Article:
Harbinger of Greatness
As profound and mighty prophets both Elijah and John the Baptist were in their own regard, they ultimately paved the way for someone greater to follow—Elisha and Jesus respectively. Elisha’s superiority is exemplified in providing greater miracles and ultimately being a foreshadowing of Jesus himself. The successor of Elijah, healed lepers, multiplied food, and resurrected the widow’s son. All of these miracles are things Jesus performed—simply on a grander manner.
The liturgical calendar of the Catholic Church places the feast day of John the Baptist on June 24th. It is interesting to note that this placement is close to the summer solstice and the time of the year where the day slowly starts to grew less and less. Christmas, the birthday of Jesus, occurs after the winter solstice. During the darkest periods of the year, there exists hope on December 25th as the daylight is increasing. John the Baptist tells us his role in salvation history. The prophet states, “He must increase while I must decrease!” (John 3:30).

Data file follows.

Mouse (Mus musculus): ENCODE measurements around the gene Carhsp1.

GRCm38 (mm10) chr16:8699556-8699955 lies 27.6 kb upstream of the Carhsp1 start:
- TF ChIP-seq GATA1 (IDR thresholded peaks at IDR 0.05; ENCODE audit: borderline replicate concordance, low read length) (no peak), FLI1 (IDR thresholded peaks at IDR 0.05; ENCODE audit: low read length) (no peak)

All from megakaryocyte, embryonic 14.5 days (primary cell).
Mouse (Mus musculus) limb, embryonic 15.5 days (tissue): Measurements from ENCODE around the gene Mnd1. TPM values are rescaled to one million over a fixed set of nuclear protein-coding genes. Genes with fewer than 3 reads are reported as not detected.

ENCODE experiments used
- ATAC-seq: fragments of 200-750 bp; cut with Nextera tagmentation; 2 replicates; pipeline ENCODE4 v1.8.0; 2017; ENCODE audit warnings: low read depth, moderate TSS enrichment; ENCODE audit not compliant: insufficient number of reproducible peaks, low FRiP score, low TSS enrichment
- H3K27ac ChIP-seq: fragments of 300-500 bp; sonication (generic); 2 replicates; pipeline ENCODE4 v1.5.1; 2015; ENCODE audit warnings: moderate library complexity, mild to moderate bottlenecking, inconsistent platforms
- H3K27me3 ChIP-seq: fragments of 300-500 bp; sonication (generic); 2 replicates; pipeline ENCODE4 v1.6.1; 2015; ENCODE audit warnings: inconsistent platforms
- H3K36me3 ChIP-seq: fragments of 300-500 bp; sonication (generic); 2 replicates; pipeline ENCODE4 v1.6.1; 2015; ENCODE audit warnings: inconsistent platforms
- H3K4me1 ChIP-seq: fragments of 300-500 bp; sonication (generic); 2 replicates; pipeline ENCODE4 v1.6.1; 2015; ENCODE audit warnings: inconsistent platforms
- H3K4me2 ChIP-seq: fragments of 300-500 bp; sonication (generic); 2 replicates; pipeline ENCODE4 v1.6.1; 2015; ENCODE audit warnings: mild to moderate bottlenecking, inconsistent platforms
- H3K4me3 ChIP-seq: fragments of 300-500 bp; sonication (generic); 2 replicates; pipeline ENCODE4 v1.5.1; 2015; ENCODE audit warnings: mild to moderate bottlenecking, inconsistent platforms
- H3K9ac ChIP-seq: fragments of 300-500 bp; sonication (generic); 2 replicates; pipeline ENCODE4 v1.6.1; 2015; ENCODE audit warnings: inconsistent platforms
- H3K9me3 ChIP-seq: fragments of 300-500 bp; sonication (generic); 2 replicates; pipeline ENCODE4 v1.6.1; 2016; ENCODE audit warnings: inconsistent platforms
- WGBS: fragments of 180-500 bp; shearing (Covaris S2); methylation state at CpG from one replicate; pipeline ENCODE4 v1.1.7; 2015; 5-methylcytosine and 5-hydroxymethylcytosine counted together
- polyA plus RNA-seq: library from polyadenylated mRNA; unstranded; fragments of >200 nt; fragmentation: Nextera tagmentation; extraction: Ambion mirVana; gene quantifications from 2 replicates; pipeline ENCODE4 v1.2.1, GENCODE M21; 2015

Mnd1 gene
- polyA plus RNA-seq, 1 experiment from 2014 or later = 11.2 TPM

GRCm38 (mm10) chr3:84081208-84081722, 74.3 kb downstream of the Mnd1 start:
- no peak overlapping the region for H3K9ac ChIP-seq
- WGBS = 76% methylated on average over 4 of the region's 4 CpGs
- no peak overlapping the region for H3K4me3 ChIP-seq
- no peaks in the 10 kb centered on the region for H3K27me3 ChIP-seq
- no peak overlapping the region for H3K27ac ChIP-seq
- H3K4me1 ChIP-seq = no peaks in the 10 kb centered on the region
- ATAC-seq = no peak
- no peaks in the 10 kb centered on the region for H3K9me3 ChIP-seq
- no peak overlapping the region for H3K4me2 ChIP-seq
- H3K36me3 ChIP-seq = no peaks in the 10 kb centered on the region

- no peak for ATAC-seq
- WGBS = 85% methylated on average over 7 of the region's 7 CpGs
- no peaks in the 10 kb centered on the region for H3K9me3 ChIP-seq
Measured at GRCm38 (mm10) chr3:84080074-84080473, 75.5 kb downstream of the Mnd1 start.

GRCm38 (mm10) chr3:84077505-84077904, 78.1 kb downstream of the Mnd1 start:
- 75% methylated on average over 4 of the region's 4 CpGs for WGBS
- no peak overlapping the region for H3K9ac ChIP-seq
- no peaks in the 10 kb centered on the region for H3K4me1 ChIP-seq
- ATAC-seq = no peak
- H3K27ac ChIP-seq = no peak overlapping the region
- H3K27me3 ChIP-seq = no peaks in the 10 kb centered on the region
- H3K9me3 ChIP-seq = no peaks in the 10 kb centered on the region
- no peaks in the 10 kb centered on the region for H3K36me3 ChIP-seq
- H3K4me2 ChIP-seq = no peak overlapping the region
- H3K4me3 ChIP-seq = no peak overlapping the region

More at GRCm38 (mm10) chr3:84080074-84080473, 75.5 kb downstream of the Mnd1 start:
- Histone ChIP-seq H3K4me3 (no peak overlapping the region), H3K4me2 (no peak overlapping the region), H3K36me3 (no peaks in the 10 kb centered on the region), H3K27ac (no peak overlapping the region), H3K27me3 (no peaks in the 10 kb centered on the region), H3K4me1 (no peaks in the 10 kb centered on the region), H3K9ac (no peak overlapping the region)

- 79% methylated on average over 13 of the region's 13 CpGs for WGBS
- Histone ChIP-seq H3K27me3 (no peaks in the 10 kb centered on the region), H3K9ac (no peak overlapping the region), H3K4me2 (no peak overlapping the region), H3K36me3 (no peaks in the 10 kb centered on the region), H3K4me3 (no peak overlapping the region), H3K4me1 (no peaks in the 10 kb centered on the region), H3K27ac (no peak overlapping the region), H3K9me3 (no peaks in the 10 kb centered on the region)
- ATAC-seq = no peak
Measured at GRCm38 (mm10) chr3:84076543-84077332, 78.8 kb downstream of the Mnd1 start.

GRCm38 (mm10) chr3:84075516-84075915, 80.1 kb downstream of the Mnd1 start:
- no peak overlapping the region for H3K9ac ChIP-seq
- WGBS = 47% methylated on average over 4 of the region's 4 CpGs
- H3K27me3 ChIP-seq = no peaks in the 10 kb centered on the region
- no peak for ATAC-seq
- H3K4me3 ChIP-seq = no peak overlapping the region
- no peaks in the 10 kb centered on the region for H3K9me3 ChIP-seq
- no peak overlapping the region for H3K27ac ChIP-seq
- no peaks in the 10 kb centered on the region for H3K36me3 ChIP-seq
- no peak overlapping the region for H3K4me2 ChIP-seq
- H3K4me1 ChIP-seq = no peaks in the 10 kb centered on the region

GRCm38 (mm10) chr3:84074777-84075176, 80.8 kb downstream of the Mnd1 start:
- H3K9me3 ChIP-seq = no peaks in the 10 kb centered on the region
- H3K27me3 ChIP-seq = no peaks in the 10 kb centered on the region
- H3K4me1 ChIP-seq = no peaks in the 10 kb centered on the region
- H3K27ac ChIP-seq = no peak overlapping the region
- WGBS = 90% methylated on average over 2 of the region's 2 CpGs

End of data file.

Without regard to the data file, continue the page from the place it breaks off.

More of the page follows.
John also defers to Jesus in Mark 1:7-8 when he says, “And this is what he proclaimed: ‘One mightier than I is coming after me. I am not worthy to stoop and loosen the thongs of his sandals. I have baptized you with water; he will baptize you with the holy Spirit.'”
Let’s close with an excerpt from a sermon by St. Augustine for the Feast of St. John the Baptist. I found it while praying the Liturgy of the Hours. For more information on this amazing ancient public prayer of the Catholic Church please feel free to visit www.divineoffice.org.
(Sermo 293,1-3: PL 38, 1327-1328)